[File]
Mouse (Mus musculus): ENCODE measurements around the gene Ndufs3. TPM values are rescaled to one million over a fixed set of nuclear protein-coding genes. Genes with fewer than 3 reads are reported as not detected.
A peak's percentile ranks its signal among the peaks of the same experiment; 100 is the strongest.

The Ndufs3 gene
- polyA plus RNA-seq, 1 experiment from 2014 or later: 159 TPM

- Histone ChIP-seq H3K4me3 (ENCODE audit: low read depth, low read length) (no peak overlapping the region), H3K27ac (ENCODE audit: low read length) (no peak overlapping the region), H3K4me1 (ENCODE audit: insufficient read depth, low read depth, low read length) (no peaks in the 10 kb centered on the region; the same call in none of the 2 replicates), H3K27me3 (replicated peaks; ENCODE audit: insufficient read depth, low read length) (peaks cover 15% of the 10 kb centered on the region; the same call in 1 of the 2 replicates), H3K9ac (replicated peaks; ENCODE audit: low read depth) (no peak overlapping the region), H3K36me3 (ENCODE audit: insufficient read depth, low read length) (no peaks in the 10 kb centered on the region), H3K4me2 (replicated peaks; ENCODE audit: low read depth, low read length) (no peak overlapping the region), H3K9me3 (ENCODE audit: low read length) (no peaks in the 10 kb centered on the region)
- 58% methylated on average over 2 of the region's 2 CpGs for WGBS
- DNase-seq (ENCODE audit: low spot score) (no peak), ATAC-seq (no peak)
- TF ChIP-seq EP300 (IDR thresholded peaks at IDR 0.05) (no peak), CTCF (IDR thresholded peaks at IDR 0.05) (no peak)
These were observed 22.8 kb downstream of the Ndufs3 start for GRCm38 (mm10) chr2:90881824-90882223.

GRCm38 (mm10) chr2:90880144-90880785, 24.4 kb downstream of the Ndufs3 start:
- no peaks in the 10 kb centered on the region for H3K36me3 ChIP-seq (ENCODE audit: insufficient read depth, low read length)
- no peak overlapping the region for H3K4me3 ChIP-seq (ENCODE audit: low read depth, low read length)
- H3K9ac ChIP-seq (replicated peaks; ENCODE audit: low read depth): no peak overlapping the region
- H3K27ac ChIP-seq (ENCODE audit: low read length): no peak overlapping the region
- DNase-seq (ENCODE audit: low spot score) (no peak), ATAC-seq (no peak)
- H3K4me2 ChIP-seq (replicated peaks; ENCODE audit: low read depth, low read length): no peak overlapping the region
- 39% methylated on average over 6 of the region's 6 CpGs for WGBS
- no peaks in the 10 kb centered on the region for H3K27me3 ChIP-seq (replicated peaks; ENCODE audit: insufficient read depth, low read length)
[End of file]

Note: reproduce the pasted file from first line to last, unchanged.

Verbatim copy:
Mouse (Mus musculus): ENCODE measurements around the gene Ndufs3. TPM values are rescaled to one million over a fixed set of nuclear protein-coding genes. Genes with fewer than 3 reads are reported as not detected.
A peak's percentile ranks its signal among the peaks of the same experiment; 100 is the strongest.

The Ndufs3 gene
- polyA plus RNA-seq, 1 experiment from 2014 or later: 159 TPM

- Histone ChIP-seq H3K4me3 (ENCODE audit: low read depth, low read length) (no peak overlapping the region), H3K27ac (ENCODE audit: low read length) (no peak overlapping the region), H3K4me1 (ENCODE audit: insufficient read depth, low read depth, low read length) (no peaks in the 10 kb centered on the region; the same call in none of the 2 replicates), H3K27me3 (replicated peaks; ENCODE audit: insufficient read depth, low read length) (peaks cover 15% of the 10 kb centered on the region; the same call in 1 of the 2 replicates), H3K9ac (replicated peaks; ENCODE audit: low read depth) (no peak overlapping the region), H3K36me3 (ENCODE audit: insufficient read depth, low read length) (no peaks in the 10 kb centered on the region), H3K4me2 (replicated peaks; ENCODE audit: low read depth, low read length) (no peak overlapping the region), H3K9me3 (ENCODE audit: low read length) (no peaks in the 10 kb centered on the region)
- 58% methylated on average over 2 of the region's 2 CpGs for WGBS
- DNase-seq (ENCODE audit: low spot score) (no peak), ATAC-seq (no peak)
- TF ChIP-seq EP300 (IDR thresholded peaks at IDR 0.05) (no peak), CTCF (IDR thresholded peaks at IDR 0.05) (no peak)
These were observed 22.8 kb downstream of the Ndufs3 start for GRCm38 (mm10) chr2:90881824-90882223.

GRCm38 (mm10) chr2:90880144-90880785, 24.4 kb downstream of the Ndufs3 start:
- no peaks in the 10 kb centered on the region for H3K36me3 ChIP-seq (ENCODE audit: insufficient read depth, low read length)
- no peak overlapping the region for H3K4me3 ChIP-seq (ENCODE audit: low read depth, low read length)
- H3K9ac ChIP-seq (replicated peaks; ENCODE audit: low read depth): no peak overlapping the region
- H3K27ac ChIP-seq (ENCODE audit: low read length): no peak overlapping the region
- DNase-seq (ENCODE audit: low spot score) (no peak), ATAC-seq (no peak)
- H3K4me2 ChIP-seq (replicated peaks; ENCODE audit: low read depth, low read length): no peak overlapping the region
- 39% methylated on average over 6 of the region's 6 CpGs for WGBS
- no peaks in the 10 kb centered on the region for H3K27me3 ChIP-seq (replicated peaks; ENCODE audit: insufficient read depth, low read length)